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The Spectacular Collapse of Silicon Valley Bank


We could forgive you for thinking that bank failures are a thing of the Great Depression, not something that would happen now. You'd be wrong, thanks to the highly publicized bankruptcy of a once-obscure institution called Silicon Valley Bank, which collapsed Friday and was taken over by federal regulators to protect the assets of its depositors. It was the largest US bank failure since the 2008 economic crisis. Is there cause for concern? Probably not, but there's a chance it could get worse.

First, we'll touch on "probably not"….

Silicon Valley Bank (SVB to insiders) was a bit unique in the banking industry. Unlike most banks that lend money to local consumers, small businesses, etc., SVB lent to a very exclusive group of companies: tech start-ups and venture-backed healthcare companies.

Over its 40-year history, the bank grew with the technology industry, eventually becoming one of America's 20 largest credit institutions just before its collapse, with $209 billion in total assets at the end of last year. Unfortunately, in addition to its loan portfolio, SVB also decided to speculate with about $21 billion of its assets in long-term bonds that, as most of us know, did not pay very high interest rates - an average of 1.79%. When interest rates doubled and then rose again, those bonds fell in value at just the wrong time: when venture capital firms identified their own deficits and called for money, they had with the SVB. The bank announced that it had sold much of its bond portfolio at a loss and at the same time proposed to sell $2.25 billion in new shares of the bank to cover those losses. Therefore, some venture capital firms decided it would be safer to pull their assets out of SVB, leading to a disastrous bank rush. The bank's share price went into freefall, losing 80% of its value in a few wild trading days and California regulators decided they had seen enough. Last Friday they decided to close the bank and place it under guardianship.

The Federal Deposit Insurance Corporation guarantees all deposits up to $250,000, which means most (if not all) regular people who bank with SVB will, in fact, be okay by Monday. Now we'll get into why we think there's an opportunity for more concern.

Some Silicon Valley companies may not be as lucky as the smaller bank clients. Roku has filed reports saying it had about $487 million parked with SVB, representing about 26% of its cash. Gaming company Roblox may have parked as much as $150 million at the bank. Rocket Lab USA reported that there was also at least $38 million in assets on hand. Those companies, and others, will have to wait to see if a buyer steps in and acquires SVB -- which it likely is, given that the bank has relationships with a coveted clientele. The alternative is a bankruptcy process that would likely yield pennies on the dollar.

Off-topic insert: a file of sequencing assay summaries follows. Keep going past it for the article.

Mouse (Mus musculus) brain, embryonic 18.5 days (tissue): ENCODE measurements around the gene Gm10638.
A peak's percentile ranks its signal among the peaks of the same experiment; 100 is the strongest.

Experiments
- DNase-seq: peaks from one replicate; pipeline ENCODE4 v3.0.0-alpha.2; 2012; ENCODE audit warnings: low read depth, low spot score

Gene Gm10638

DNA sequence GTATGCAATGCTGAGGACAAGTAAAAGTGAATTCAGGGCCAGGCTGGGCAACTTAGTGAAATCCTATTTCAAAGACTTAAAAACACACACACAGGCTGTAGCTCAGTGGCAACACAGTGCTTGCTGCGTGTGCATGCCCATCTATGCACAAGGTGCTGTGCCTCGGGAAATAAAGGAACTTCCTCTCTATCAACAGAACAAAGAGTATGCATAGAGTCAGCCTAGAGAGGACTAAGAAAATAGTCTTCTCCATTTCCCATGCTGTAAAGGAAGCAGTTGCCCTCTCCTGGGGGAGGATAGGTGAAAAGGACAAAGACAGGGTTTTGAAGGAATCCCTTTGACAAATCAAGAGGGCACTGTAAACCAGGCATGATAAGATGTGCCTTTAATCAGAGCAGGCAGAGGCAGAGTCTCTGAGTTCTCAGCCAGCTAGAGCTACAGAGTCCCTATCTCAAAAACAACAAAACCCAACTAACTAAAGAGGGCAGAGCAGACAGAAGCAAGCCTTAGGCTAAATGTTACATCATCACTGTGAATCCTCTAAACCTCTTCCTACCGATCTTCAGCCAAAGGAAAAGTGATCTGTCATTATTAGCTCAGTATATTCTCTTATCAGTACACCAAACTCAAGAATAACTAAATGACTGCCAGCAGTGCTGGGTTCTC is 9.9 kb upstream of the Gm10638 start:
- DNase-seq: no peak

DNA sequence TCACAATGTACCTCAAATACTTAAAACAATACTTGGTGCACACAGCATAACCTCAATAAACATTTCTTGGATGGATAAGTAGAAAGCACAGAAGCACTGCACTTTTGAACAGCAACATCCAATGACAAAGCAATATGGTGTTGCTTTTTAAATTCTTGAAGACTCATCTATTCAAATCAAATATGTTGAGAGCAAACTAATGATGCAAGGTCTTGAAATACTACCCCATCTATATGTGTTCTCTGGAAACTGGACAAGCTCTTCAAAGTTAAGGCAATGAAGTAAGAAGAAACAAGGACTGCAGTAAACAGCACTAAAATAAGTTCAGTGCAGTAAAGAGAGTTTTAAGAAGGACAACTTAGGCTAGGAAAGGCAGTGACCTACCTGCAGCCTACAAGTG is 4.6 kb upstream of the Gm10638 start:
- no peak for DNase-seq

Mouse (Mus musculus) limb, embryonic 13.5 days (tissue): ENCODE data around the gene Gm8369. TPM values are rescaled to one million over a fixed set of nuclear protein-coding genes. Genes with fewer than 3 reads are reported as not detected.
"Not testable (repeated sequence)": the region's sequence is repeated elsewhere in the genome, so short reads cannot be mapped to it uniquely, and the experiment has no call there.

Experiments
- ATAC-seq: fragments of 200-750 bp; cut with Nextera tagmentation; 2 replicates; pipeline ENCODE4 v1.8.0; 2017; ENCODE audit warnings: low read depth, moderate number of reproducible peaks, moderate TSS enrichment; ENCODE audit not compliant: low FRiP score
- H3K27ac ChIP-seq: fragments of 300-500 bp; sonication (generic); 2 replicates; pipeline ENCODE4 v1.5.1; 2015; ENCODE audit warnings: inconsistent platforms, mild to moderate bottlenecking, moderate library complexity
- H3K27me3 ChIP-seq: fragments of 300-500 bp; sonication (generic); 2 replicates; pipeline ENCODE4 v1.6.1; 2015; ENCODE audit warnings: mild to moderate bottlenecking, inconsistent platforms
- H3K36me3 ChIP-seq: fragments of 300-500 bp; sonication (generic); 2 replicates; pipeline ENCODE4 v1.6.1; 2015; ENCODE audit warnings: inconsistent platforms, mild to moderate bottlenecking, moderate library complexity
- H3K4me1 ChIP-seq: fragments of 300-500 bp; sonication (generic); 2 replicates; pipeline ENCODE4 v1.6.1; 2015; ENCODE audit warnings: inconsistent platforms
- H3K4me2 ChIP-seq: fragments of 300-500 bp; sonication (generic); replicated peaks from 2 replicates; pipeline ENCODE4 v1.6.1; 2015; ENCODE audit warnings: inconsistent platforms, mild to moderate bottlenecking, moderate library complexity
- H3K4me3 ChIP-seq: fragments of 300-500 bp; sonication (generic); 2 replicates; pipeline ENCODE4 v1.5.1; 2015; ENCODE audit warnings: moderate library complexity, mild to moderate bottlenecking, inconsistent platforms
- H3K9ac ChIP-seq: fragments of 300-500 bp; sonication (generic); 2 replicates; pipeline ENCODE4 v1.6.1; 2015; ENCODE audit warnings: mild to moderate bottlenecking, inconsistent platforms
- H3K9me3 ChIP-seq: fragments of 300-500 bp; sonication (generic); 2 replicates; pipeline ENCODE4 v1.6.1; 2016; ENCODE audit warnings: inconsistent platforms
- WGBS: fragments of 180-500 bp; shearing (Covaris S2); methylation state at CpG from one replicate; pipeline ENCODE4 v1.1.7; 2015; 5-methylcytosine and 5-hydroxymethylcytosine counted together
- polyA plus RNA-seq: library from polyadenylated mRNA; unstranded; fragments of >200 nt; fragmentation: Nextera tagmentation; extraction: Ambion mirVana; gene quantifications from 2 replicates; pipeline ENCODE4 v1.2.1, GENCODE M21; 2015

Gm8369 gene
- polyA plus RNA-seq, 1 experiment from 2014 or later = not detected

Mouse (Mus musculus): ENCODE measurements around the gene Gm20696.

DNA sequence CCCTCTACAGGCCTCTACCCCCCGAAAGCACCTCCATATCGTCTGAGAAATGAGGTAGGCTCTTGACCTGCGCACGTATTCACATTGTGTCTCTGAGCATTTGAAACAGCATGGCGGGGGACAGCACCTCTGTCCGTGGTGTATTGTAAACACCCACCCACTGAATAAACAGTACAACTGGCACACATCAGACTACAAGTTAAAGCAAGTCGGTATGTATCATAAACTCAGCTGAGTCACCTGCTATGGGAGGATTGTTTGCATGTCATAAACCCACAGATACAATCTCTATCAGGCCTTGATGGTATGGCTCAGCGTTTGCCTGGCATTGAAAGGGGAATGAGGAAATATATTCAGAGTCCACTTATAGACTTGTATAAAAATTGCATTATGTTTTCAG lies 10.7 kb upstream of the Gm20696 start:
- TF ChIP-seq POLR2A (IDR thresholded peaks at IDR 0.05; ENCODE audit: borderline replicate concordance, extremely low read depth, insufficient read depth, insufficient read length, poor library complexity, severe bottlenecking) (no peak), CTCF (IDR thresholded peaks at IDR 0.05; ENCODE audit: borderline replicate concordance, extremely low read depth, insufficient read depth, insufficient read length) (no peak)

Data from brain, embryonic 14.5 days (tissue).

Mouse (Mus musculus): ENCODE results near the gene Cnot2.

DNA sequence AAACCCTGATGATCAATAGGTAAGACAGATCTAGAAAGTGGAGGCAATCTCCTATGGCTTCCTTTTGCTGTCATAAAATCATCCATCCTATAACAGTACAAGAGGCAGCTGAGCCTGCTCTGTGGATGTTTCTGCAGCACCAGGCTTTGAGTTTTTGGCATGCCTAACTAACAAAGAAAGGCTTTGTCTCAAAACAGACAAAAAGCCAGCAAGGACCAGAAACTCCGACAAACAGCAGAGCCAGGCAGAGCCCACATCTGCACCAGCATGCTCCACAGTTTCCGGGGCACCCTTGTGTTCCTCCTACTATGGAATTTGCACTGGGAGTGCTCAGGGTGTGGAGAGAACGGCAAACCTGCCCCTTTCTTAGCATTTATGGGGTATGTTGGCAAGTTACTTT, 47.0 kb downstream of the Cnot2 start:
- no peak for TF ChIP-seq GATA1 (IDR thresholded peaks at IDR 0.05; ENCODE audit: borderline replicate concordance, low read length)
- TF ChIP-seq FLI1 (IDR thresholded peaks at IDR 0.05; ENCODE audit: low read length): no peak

News of an imminent takeover sent a wave of fear into the markets as investors wondered whether this could be a sign of widespread weakness in the banking sector. The shares of smaller and regional banks fell briefly and likely in the short term in their share prices. However, the uniqueness of SVB and its customer base suggests that this may be an isolated occurrence. Nevertheless, we will probably hear about a small number of other banks that may have overextended themselves with similar (ill-advised) investments in long-term, low-interest loans and were blindsided by the speed of rising interest rates. In addition, we are aware of some large investors who transferred hundreds of millions of dollars from smaller banks on Friday where they held deposits with larger banks. There is a chance that the rush on deposits will have a domino effect on other banks.

As you read this, analysts are also looking at whether any of the banks may have been pouring money from depositors into cryptocurrencies – whose trading markets went into still-unexplained turmoil on SVB news. Treasury Secretary Janet Yellen, who is investigating the whole mess, also called a meeting of regulators to carefully examine the soundness of the banking system. The most likely outcome is that the SVB mess is a healthy re-examination of risks and exposures, giving regulators time to fix hidden risks before they lead to more collapses.

The lesson from this is that you need to make sure your portfolio is well diversified. This is no problem for our clients. But if you're not a client, you'll want to be proactive about removing unnecessary risk from your investments. Also make sure you have a long-term plan for managing your assets. This will help you stay disciplined, so you don't make reactive, emotional mistakes.

If you need help, contact us today for a no-obligation conversation: hello@expatbeleggen.com